Ruptured eardrum is a hole or tear in the skin-like tissue that separates the ear canal and middle ear. The eardrum is the part of the ear that receives vibrations from sound to allow hearing. Ruptured eardrums are most common in children.
Factors responsible for a ruptured eardrum
- Ear infection within the middle ear (acute otitis media)
- Injury to the side of the head as a result of a sudden and forceful strike to the head
- Sticking objects in the ear that travel too far down in the ear canal and can puncture the eardrum, such as a cotton swab or bobby pin
- Sudden change in air pressure
- Skull fracture
- Loud noise caused by an explosion
A ruptured eardrum is often caused by a middle ear infection. With an infection fluid develops behind the drum creating pain and discomfort. This fluid build-up can create a small rupture of the drum allowing fluid to drain from the ear, appearing as pus. Bleeding may also occur. The ruptured eardrum may also cause temporary hearing loss as a result of the hole in the drum and the drainage.
How is a ruptured eardrum diagnosed?
An ENT specialist
may identify holes or tears in the eardrum by using various methods:
- Otoscope: A lighted instrument used to view the ear canal
- Audiology exam: A test that measures hearing and ear drum mobility
- Fluid sample: Fluid may be taken if you experience draining from the ear
Ear drops or oral medication (antibiotics) may be prescribed. In most cases, healing of the eardrum occurs within two months. Usually, hearing loss (if any) lasts a short time. Some rare complications of a ruptured eardrum include:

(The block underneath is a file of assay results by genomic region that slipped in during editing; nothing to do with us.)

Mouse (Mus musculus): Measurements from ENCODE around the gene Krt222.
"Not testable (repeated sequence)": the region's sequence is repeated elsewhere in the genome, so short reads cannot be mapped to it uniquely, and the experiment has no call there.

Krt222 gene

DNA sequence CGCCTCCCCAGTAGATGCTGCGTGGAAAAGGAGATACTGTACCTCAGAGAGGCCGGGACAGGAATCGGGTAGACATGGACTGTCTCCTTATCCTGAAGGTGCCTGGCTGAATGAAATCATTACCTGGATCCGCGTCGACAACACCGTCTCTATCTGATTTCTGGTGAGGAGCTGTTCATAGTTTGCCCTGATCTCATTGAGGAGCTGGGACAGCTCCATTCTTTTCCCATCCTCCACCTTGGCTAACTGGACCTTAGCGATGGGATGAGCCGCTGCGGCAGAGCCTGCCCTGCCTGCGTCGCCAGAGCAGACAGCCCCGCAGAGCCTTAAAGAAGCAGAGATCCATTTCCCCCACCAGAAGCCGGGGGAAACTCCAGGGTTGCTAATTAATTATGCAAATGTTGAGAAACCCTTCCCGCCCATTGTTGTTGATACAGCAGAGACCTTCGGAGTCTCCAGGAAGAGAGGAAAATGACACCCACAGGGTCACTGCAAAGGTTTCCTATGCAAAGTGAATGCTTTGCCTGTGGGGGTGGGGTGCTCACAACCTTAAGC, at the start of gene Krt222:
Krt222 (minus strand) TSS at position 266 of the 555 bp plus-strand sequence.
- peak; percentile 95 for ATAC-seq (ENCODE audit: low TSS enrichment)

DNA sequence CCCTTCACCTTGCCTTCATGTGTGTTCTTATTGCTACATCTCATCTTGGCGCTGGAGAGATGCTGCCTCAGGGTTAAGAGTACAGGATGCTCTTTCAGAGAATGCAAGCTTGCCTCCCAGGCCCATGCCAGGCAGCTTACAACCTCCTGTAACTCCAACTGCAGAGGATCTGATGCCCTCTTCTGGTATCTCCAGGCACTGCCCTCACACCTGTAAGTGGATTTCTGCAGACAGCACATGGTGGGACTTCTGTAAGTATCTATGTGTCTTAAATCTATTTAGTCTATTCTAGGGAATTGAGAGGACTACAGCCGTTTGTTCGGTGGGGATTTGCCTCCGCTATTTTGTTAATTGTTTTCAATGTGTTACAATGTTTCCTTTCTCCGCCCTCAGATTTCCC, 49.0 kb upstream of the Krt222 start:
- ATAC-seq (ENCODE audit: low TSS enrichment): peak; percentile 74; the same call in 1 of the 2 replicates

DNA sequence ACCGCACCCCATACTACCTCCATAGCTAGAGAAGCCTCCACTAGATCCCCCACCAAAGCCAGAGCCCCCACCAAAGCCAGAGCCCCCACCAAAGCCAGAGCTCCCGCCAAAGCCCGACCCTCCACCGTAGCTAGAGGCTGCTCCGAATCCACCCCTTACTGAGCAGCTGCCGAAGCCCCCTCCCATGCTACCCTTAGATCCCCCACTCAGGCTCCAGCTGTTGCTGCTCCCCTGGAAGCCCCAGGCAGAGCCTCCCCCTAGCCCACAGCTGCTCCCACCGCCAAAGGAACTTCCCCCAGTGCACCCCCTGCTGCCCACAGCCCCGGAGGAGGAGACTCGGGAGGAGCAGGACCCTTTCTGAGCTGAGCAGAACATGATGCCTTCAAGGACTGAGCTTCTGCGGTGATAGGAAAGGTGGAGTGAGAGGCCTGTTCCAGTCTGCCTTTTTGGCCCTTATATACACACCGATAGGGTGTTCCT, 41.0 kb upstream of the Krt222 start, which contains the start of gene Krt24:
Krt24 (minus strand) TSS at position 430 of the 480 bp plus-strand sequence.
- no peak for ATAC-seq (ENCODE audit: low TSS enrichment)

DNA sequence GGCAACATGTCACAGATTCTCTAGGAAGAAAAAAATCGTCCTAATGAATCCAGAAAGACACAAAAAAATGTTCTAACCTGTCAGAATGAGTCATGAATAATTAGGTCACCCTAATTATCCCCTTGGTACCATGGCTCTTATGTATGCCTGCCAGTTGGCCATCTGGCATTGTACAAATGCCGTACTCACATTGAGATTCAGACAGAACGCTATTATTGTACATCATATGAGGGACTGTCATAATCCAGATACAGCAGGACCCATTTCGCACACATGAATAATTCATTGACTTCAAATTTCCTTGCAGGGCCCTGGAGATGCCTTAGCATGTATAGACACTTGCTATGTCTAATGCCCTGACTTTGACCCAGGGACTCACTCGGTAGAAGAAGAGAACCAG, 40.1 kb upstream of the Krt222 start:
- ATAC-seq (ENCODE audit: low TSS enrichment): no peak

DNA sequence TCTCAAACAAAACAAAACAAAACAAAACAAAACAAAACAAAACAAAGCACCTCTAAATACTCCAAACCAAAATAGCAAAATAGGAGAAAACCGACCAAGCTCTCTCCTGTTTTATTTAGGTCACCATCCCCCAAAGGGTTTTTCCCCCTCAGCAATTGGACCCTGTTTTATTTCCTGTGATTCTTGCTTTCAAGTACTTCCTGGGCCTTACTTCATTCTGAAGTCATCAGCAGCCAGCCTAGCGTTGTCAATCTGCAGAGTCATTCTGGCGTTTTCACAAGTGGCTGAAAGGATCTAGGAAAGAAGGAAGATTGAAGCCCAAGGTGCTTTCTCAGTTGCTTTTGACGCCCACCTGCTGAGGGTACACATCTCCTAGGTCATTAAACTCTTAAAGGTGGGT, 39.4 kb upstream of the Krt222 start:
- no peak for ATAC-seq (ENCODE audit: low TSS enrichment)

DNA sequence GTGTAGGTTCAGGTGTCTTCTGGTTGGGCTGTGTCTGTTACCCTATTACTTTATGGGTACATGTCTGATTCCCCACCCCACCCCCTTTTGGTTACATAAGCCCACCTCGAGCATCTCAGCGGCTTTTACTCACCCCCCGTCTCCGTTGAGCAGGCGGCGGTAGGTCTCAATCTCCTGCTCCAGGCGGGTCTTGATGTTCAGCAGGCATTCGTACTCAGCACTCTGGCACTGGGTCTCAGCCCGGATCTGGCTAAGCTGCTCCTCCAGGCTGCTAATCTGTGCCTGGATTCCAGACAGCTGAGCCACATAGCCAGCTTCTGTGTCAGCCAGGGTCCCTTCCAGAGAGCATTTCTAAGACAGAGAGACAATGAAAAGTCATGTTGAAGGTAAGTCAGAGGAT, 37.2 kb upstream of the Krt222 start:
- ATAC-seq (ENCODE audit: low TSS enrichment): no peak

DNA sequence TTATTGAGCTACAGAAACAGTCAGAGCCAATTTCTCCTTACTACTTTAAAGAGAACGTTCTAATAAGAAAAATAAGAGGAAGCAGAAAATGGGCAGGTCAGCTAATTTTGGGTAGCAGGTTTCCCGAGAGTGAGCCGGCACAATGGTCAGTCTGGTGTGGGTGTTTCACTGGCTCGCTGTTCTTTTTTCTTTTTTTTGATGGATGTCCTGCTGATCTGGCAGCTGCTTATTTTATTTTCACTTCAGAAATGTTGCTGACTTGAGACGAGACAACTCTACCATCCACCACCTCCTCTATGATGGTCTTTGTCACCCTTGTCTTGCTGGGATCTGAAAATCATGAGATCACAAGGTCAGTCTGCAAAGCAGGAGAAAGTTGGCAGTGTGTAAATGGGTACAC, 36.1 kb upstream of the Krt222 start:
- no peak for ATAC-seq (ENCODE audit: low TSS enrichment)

- Long-term hearing loss
- Long-term vertigo
- Long-term dizziness
- Infection that can spread in the ear
If an eardrum does not heal after two months of observation, an ENT specialist may perform a simple repair called a myringoplasty to help aid the healing process. This procedure is used to repair small tears in an eardrum and consists of a small patch placed in or on the hole. If the tear does not heal properly or is taking too long to heal, a surgery known as a tympanoplasty may be required. Tympanoplasty is a more formal procedure that repairs a damaged ear drum
Care during treatment
- It is of the utmost importance that during your treatment you do not get any water into the ear canal.
- You can use a cotton swab with Vaseline and take a bath to ensure this.
- You can also place a warm towel or heating pad over the ear to reduce the discomfort and pain.
- Do not clean your ears until your doctor says so. This is also very important, as it can cause damage during the healing process.
- Avoid blowing your nose, as the pressure thus created can affect the eardrum.
- Ask your ENT doctor about which medicines you can take to relieve the pain.
How to prevent a ruptured eardrum?
- First of all, avoid putting any foreign objects into your ear - especially avoid pins or pointed objects, as they will surely cause harm.
- If you are suffering from a middle ear infection, get treatment for it immediately.
- You can protect your ears during a flight by using pressure equalizing ear plugs or by chewing gum during the ascent or the descent of the flight. Also, if you have a cold or congestion, avoid flying.
- Protect your ears from loud noises. You can wear ear plugs or ear muffs to do so. Reduce the volume of the walkman, iPod, or the television. Long term use of headphones must be avoided at all costs.
Proper care is necessary for any kind of health disorder. If you experience any of the symptoms above, get your condition treated by an ENT doctor as soon as possible.